Regarding the article “Plan to cut R.I. gas tax receives sluggish response” (9/15/05), what are the long-term plans for our state’s budget? After all, many people, organizations and the governor have rightfully called for more fuel efficient cars. This is not a partisan or political letter-to-the-editor, but an open question that affects us all. If, as the article stated, “Rhode Island relies heavily on the $142.8 million” which we receive from the gas tax, then what will we do as more and more people buy hybrid-cars and engines hopefully become more and more efficient. Consumers will need less and less gas, and the state will collect less and less taxes. Compounding the problem, the state also receives a hefty income form the cigarette tax. Many call for people to stop smoking, but what happens to state revenue when a critical mass of people do, in fact, stop smoking and stop buying as much gasoline?
Grover Norquist, one of the ideological leaders of our current administration, once said he wanted to shrink the federal government until it was small enough to be drowned in a bathtub. Well, those who believe in his view of things have worked very hard to accomplish this, and we see now what happens when you do that. In this case, the government did not drown. An American city did.
Remember where you were when the Republican’s said no to a tax break…there is truely no issue upon which they’re consistant.
Tom DeLay: No support to roll back gas tax
2 hours, 7 minutes ago
WASHINGTON (Reuters) – House Republican Leader Tom DeLay said on Tuesday there was no support for rolling back the federal gasoline tax to offset higher prices.
“Absolutely not,” he told reporters after a meeting with President George W. Bush on issues related to Hurricane Katrina.
“Now more than ever you’re going to need … that infrastructure, those highway trust funds, to rebuild the bridges that were destroyed, rebuild the railroads that were destroyed. You have to have the infrastructure or you can’t have a recovery,” DeLay said.
Iraq, Oil Prices, Katrina. George Bush’s poll numbers are sinking as fast as oil prices are rising. We are witnessing devastation eerily similar to 9/11, the destruction zone of the Southeast tidal wave, and the parts of the world affected by war and famine. In all of this Chief Justice Renquist has died. Bush’s inability to accomplish any “mission” is good news for defenders of the Bill of Rights. Bush has lost so much political capital that the likelihood of his elevating Clarence Thomas, Antonin Scalia, or their like has diminished. These are tough times personally, humanly, economically, and internationally. Perhaps there is a chance though for a more balanced bench on the highest court inside Washington.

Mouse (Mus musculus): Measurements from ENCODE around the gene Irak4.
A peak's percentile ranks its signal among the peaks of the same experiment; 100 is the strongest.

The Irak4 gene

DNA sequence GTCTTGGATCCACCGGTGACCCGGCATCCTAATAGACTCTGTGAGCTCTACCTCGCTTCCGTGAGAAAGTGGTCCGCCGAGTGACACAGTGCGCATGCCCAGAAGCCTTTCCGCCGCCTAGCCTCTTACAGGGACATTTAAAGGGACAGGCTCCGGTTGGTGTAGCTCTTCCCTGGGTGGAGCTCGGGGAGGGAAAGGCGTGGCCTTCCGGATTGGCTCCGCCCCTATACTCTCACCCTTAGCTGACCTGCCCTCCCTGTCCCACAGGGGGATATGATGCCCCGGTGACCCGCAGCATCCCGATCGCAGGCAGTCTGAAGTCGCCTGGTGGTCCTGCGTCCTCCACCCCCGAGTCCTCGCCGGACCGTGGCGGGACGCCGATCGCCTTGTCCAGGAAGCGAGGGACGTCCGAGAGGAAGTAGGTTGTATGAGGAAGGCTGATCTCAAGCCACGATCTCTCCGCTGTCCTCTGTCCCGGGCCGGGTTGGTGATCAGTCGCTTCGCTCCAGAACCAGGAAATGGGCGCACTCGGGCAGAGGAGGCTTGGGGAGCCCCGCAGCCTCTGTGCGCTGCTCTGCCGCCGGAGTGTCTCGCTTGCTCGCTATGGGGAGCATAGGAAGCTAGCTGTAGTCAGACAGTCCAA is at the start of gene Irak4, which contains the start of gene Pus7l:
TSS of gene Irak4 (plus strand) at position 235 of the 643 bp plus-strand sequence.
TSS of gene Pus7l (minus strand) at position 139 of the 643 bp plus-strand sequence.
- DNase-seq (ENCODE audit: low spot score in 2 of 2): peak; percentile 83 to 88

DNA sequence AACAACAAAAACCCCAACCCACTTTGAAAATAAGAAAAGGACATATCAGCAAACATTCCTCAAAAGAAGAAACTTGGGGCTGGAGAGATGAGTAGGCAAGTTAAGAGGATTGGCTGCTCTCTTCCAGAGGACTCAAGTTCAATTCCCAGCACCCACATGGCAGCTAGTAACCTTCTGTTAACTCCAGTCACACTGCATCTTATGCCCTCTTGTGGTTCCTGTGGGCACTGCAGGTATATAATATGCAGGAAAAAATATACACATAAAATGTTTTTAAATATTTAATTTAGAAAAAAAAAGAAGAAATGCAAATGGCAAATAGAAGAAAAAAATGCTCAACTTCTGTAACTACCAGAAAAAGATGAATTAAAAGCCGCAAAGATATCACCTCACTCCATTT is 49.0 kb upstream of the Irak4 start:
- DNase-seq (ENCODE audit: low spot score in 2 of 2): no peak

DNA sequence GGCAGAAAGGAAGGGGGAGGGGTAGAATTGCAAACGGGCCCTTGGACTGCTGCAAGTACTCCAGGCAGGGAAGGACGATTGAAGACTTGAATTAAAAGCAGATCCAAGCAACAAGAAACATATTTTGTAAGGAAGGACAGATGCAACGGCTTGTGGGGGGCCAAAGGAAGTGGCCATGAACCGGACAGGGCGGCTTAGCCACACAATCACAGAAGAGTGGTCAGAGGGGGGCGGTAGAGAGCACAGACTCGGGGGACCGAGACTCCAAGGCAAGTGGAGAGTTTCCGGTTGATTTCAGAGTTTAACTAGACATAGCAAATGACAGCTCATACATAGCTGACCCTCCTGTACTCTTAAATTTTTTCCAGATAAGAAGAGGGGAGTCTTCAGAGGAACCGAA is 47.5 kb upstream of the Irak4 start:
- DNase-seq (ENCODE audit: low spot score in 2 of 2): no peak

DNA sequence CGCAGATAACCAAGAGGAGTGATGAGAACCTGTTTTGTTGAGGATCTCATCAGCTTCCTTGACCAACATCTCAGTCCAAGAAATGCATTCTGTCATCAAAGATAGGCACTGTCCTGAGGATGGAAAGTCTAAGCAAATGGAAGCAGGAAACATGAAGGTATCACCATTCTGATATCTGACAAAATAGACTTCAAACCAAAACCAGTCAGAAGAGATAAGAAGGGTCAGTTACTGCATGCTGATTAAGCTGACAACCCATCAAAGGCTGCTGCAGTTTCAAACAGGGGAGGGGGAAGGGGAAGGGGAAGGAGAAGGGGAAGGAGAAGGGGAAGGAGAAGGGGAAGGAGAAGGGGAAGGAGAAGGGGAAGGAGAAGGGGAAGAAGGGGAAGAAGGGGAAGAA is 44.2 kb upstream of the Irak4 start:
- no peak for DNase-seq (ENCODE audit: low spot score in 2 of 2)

When Pat Robertson criticized the autocratic leader who has runed his nation’s economy while making his country a breeding-ground and target of fanatical fundementalists, was he talking about Hugo Chavez or George Bush?
I find it amusing that the British are upset by Malcolm Glazer’s purchase ofthe “football” team Manchester United.
Maybe we can swap their soccer team for the British ownership of our supermarkets [Shaw’s owned by Sainsbury, UK, Ltd.], our electricity [National GridTransco, UK], and even our coffee and ice cream [Dunkin’ Donuts and BaskinRobbins are owned by Allied Domecq PLC (AED), UK]!
Ordinarily, it seems it’s Americans who are xenophobic, like the American response to the sale of rights to the Grand Canyon and Rockefeller Center to foreign corporations.However, at the same time, it is outrageous for the British to complainabout something that they do themselves -buy up companies in other countries.
Sun, May 22, 2005
Anti-Glazer protest makes little impact
CARDIFF, Wales — The threatened anti-Malcolm Glazer protest by disgruntled Manchester United supporters made little impact at the FA Cup final on Saturday.
Although fans held banners showing their anger at Glazer`s takeover of the famous soccer club, their threat to disrupt the biggest game in the English soccer season never materialized.
One banner depicted a shattered coffin with the words “MUFC Glazer. RIP. No customers, no profits.” There was also “Glazer rot in hell,” “Yankee Go Home” and “MUFC 127 years. Glazer not in a million years.”
The anti-Glazer faction among the fans said they wore black as a protest gesture. But with the United players forced to wear black instead of their usual red because of a clash of colors with Arsenal, most of the United followers did the same anyway.
After Saturday`s match, the fans trooped home in the rain after their team lost a penalty shootout to Arsenal 5-4 after a 0-0 draw at Millennium Stadium.
Glazer, owner of the NFL`s Tampa Bay Buccaneers, has bought 75 percent of United for 790 million pounds (US$1.47 billion, €1.16 billion), meaning he can virtually do what he likes with it.
Because most of that figure is borrowed money, fans organizations fear he could sell the club`s Old Trafford stadium or use it as collateral against debts. They also fear he will raise the cost of season tickets.
They have threatened not to renew their season tickets and have refused to buy anything from the club`s highly profitable merchandising stores.